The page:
I just made two more loaves of bread from my sourdough starter, after many weeks of trying miscellaneous sourdough things that didn't require kneading. This time, apart from some loaf-shaping issues that I think can be fixed next time around, the end product was immensely to my liking. And I think I just learned a bunch of key things about sourdough baking, to wit:
- Long rising times are key. The first time I made bread, I only let it rise for about 5 or 6 hours, at which point I judged it sufficiently risen to go into the oven. And it was fine, but a little on the heavy side and not as sour as I hoped. This time, I let it rise for about 12 hours, starting the night before, and the bread had a lovely texture even though the loaves fell as I was transferring them from their bowls to the baking sheet. And the sourness was perfect.
- "Doubled in bulk" means "the dough is muscling its way right out of its bowl and threatening world domination." It is an awesome sight to behold: the Yeast Culture That Ate Connecticut! (Or would've tried to, if I hadn't eaten it first.)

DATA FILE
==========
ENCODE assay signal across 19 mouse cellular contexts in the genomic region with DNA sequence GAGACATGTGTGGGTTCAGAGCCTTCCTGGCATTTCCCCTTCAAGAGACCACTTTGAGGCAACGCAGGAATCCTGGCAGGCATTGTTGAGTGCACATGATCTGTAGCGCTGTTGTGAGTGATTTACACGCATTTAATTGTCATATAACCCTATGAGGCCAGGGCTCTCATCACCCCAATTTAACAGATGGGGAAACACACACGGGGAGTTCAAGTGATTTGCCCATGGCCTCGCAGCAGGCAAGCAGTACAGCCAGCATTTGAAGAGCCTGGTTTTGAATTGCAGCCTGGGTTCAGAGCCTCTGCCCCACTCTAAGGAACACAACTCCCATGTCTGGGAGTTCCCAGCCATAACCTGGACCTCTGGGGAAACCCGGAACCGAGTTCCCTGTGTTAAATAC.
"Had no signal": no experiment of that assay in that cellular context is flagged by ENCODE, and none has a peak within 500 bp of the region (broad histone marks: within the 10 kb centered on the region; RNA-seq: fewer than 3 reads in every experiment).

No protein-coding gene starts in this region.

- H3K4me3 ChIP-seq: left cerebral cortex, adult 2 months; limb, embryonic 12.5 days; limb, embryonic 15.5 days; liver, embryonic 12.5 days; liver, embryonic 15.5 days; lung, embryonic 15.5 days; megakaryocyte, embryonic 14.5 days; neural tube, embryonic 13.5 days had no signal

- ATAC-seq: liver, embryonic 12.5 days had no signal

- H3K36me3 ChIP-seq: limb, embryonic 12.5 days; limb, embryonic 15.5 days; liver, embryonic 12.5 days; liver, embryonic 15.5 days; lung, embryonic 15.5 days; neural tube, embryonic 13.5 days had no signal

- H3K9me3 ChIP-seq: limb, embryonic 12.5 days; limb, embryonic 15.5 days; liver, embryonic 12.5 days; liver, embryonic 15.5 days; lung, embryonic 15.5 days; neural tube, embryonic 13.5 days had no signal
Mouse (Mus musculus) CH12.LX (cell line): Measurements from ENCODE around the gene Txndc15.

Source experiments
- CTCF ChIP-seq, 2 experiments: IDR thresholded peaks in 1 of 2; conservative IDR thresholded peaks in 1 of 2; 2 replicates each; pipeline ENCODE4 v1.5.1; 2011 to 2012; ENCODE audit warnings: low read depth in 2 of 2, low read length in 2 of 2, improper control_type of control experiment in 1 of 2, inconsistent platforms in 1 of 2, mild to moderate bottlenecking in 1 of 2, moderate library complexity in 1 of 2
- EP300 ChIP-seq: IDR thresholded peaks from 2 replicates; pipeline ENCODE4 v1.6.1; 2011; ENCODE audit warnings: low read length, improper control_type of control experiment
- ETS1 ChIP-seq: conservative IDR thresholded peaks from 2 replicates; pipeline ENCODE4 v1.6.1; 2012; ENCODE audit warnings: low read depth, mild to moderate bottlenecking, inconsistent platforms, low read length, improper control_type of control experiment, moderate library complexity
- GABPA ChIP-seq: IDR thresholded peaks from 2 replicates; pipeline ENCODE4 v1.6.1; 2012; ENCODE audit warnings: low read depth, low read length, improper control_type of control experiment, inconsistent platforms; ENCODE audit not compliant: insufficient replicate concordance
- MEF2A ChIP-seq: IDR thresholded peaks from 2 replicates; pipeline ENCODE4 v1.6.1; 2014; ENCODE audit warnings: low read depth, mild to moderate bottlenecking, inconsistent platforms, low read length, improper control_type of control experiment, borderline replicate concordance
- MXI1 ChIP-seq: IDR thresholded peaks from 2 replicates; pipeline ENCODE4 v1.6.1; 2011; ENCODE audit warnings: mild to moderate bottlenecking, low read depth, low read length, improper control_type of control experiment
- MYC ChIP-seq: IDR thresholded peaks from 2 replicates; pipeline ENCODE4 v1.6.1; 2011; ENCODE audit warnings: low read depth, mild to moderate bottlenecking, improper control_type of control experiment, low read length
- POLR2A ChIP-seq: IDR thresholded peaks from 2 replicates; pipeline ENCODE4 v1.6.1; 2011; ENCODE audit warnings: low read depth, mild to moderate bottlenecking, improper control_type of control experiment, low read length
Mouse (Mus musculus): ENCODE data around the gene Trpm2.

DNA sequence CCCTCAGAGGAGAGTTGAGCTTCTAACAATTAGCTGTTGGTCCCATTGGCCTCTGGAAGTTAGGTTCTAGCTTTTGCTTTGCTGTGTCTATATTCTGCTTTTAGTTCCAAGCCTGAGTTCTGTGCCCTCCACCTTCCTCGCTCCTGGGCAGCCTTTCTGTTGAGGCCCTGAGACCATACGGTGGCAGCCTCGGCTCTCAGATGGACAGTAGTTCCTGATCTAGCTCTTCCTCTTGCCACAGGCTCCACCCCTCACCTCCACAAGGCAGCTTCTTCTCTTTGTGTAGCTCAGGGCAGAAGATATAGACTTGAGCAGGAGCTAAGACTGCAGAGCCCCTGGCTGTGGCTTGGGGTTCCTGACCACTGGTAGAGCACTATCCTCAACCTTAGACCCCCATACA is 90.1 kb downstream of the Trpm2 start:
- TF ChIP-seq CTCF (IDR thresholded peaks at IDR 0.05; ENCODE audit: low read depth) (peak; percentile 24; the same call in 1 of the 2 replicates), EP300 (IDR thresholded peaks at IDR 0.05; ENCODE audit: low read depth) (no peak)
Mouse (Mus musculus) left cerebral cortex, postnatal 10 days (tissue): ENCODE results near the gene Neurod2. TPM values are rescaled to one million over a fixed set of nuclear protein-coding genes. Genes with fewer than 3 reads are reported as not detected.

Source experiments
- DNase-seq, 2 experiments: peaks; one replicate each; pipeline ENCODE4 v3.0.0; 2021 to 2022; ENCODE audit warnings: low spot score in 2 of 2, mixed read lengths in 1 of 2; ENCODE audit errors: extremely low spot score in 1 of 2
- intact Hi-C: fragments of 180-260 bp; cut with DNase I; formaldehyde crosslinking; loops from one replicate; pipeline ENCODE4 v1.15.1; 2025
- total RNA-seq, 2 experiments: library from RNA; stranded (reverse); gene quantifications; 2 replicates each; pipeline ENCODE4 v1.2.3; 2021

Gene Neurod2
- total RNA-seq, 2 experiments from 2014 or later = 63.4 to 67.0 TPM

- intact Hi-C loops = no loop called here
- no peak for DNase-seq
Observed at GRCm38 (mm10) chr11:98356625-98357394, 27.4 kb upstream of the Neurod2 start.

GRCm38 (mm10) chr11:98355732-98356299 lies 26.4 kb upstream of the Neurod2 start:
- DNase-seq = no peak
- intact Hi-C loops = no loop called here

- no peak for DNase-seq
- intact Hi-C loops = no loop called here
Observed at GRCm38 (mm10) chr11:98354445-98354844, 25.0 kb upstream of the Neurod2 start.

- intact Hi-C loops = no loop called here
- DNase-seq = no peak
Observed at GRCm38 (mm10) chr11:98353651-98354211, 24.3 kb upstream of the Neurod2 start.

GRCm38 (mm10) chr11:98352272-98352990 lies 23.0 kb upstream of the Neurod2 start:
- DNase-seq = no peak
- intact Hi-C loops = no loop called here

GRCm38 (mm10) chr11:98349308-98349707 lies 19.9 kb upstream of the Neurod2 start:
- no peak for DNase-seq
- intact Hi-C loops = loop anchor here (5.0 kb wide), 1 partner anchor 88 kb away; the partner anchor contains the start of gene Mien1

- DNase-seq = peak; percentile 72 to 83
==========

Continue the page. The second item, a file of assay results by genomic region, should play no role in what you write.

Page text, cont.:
- If you're going to do it right, you have to plan ahead. My bread-baking schedule now runs from Saturday midafternoon (feeding the starter) to Saturday evening (making and kneading the dough and putting it on the counter to rise) to the middle of the day or early afternoon on Sunday (baking the loaves). It takes less time than one would expect, but one does have to keep track of when to move onto the next stage of things.
- The "pan of water on the bottom rack of the oven while the bread is baking" trick really does put a lovely crust on the bread.
- I need a better method for shaping my loaves. If I let them free-form, they just kind of sprawl; if I let the dough rise in bowls, it sticks, and deflates on removal — especially if I forget to oil the bowls first. I still want to get my hands on some bannetons and see what happens.
Next up: sourdough breadsticks!